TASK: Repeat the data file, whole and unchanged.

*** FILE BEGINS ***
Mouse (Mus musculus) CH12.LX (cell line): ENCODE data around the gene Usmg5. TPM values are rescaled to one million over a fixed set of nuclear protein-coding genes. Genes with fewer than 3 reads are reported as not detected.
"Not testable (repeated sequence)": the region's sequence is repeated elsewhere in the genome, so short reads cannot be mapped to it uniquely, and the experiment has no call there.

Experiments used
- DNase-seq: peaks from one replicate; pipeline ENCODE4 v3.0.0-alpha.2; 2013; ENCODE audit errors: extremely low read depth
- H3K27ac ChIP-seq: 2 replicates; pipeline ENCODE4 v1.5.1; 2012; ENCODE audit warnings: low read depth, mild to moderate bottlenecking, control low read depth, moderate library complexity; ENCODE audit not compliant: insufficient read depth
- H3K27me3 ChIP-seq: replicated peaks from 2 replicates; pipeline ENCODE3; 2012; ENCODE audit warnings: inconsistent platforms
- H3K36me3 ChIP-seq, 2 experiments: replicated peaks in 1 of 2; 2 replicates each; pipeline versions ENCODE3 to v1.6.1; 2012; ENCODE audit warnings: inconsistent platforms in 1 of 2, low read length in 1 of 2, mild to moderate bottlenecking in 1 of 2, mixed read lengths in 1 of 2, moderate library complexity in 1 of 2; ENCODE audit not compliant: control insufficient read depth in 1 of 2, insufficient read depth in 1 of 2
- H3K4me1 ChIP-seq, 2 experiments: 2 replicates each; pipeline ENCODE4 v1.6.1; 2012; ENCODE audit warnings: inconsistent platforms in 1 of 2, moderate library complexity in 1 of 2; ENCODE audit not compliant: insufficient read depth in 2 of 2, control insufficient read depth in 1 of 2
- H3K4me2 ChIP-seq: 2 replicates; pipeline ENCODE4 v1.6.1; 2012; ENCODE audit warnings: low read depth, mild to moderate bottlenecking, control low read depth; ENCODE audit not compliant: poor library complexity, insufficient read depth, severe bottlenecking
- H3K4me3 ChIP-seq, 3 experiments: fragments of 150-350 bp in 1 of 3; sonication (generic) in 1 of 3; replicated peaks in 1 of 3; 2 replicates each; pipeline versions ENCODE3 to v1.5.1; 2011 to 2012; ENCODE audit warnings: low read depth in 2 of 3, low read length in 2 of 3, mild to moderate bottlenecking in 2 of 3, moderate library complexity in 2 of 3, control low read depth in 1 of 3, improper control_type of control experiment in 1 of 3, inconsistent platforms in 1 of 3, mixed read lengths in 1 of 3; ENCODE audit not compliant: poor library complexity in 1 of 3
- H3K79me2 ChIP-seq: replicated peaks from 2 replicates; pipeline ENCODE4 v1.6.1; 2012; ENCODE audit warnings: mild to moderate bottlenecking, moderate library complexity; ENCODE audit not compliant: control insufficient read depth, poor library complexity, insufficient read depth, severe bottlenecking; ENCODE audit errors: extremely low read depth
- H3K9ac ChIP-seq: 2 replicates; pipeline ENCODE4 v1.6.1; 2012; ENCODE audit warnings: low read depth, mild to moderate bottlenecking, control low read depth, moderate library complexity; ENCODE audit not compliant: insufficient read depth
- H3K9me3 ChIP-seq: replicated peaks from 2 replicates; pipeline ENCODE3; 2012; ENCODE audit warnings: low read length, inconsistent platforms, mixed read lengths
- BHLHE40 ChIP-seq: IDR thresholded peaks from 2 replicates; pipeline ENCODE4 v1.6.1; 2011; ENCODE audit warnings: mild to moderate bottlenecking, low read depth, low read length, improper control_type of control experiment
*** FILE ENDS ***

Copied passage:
Mouse (Mus musculus) CH12.LX (cell line): ENCODE data around the gene Usmg5. TPM values are rescaled to one million over a fixed set of nuclear protein-coding genes. Genes with fewer than 3 reads are reported as not detected.
"Not testable (repeated sequence)": the region's sequence is repeated elsewhere in the genome, so short reads cannot be mapped to it uniquely, and the experiment has no call there.

Experiments used
- DNase-seq: peaks from one replicate; pipeline ENCODE4 v3.0.0-alpha.2; 2013; ENCODE audit errors: extremely low read depth
- H3K27ac ChIP-seq: 2 replicates; pipeline ENCODE4 v1.5.1; 2012; ENCODE audit warnings: low read depth, mild to moderate bottlenecking, control low read depth, moderate library complexity; ENCODE audit not compliant: insufficient read depth
- H3K27me3 ChIP-seq: replicated peaks from 2 replicates; pipeline ENCODE3; 2012; ENCODE audit warnings: inconsistent platforms
- H3K36me3 ChIP-seq, 2 experiments: replicated peaks in 1 of 2; 2 replicates each; pipeline versions ENCODE3 to v1.6.1; 2012; ENCODE audit warnings: inconsistent platforms in 1 of 2, low read length in 1 of 2, mild to moderate bottlenecking in 1 of 2, mixed read lengths in 1 of 2, moderate library complexity in 1 of 2; ENCODE audit not compliant: control insufficient read depth in 1 of 2, insufficient read depth in 1 of 2
- H3K4me1 ChIP-seq, 2 experiments: 2 replicates each; pipeline ENCODE4 v1.6.1; 2012; ENCODE audit warnings: inconsistent platforms in 1 of 2, moderate library complexity in 1 of 2; ENCODE audit not compliant: insufficient read depth in 2 of 2, control insufficient read depth in 1 of 2
- H3K4me2 ChIP-seq: 2 replicates; pipeline ENCODE4 v1.6.1; 2012; ENCODE audit warnings: low read depth, mild to moderate bottlenecking, control low read depth; ENCODE audit not compliant: poor library complexity, insufficient read depth, severe bottlenecking
- H3K4me3 ChIP-seq, 3 experiments: fragments of 150-350 bp in 1 of 3; sonication (generic) in 1 of 3; replicated peaks in 1 of 3; 2 replicates each; pipeline versions ENCODE3 to v1.5.1; 2011 to 2012; ENCODE audit warnings: low read depth in 2 of 3, low read length in 2 of 3, mild to moderate bottlenecking in 2 of 3, moderate library complexity in 2 of 3, control low read depth in 1 of 3, improper control_type of control experiment in 1 of 3, inconsistent platforms in 1 of 3, mixed read lengths in 1 of 3; ENCODE audit not compliant: poor library complexity in 1 of 3
- H3K79me2 ChIP-seq: replicated peaks from 2 replicates; pipeline ENCODE4 v1.6.1; 2012; ENCODE audit warnings: mild to moderate bottlenecking, moderate library complexity; ENCODE audit not compliant: control insufficient read depth, poor library complexity, insufficient read depth, severe bottlenecking; ENCODE audit errors: extremely low read depth
- H3K9ac ChIP-seq: 2 replicates; pipeline ENCODE4 v1.6.1; 2012; ENCODE audit warnings: low read depth, mild to moderate bottlenecking, control low read depth, moderate library complexity; ENCODE audit not compliant: insufficient read depth
- H3K9me3 ChIP-seq: replicated peaks from 2 replicates; pipeline ENCODE3; 2012; ENCODE audit warnings: low read length, inconsistent platforms, mixed read lengths
- BHLHE40 ChIP-seq: IDR thresholded peaks from 2 replicates; pipeline ENCODE4 v1.6.1; 2011; ENCODE audit warnings: mild to moderate bottlenecking, low read depth, low read length, improper control_type of control experiment